Rally permit denied because of politics, Schmoke foe says

June 22, 1991|By Martin C. Evans

Republican mayoral candidate Joseph A. Scalia II is crying dirty pool, saying that the city's denial of his request for a permit to hold a political rally outside the B&O Railroad Museum on West Pratt Street tomorrow evening has more to do with politics than public safety.

Poppycock! officials with the city Transportation Department said yesterday. They said they only denied the $10 permit to ensure the safety of pedestrians making their way to two events scheduled in the area: a carnival and a political rally for Mayor Kurt L. Schmoke.

Mayor Schmoke is planning to announce his bid for re-election tomorrow at a fund-raiser inside the museum. Mr. Scalia plans to be outside, calling attention to flaws in the record of the one-term incumbent.

"The mayor should spend less time raising money and wining and dining political supporters and spend more time addressing the things that affect people: the crime, drugs and education," Mr. Scalia said. "It's not like he really needs the money."

Mr. Scalia said he believed that someone in the Transportation Department saw to it that the permit was denied as a way of sparing the mayor the embarrassment of having an opponent draw attention away from his candidacy announcement.

"I don't really know if the mayor did this, but someone in his administration did it," Mr. Scalia said. "Anyone who knows anything about city government should know you can't do this."

Mr. Scalia, 27, a University of Baltimore Law School graduate who is waiting to take the bar exam, applied for the permit on June 18.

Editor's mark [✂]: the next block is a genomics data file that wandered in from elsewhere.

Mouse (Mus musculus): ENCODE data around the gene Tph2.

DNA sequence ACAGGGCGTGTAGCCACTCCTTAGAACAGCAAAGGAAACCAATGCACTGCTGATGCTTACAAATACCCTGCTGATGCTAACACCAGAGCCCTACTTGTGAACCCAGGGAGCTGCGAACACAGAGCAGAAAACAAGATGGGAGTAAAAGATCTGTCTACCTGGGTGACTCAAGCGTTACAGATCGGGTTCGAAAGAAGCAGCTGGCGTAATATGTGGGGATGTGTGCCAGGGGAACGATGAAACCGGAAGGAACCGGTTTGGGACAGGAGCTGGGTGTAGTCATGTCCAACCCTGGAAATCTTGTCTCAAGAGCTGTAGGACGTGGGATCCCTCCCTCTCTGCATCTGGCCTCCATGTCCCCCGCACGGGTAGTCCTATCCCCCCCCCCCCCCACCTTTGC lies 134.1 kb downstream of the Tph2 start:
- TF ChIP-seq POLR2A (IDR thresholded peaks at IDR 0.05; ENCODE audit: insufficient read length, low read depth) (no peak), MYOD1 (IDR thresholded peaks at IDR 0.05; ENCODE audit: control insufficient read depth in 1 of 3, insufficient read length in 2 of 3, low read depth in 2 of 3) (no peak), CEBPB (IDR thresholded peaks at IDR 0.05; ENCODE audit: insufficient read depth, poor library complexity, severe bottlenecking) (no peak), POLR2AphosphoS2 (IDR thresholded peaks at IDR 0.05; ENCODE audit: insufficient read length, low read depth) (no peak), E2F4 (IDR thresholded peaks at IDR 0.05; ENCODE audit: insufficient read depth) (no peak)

Although the division responsible for sidewalks in the Transportation Department approved the application, an official in the traffic safety division denied the permit, saying he was concerned that Mr. Scalia's rally would block the sidewalk, forcing pedestrians into busy Pratt Street.

"We don't look at whether it is a request for a press conference or a request to sell hot dogs, we're looking out for pedestrian safety," said Fred Marc, an assistant commissioner in the Transportation Department.

Mr. Scalia said he did not apply for the permit hoping that a denial would embarrass the mayor. He said he has applied and been granted permits for two other political rallies he has had this year: one at the city morgue, where he called attention to the city's murder rate, and another at Hampstead Hill Middle School, which earlier this spring was a center of community concerns over student behavior.

Mr. Scalia said that although he would prefer to do it by the book, he will go to the B&O Museum tomorrow anyway.

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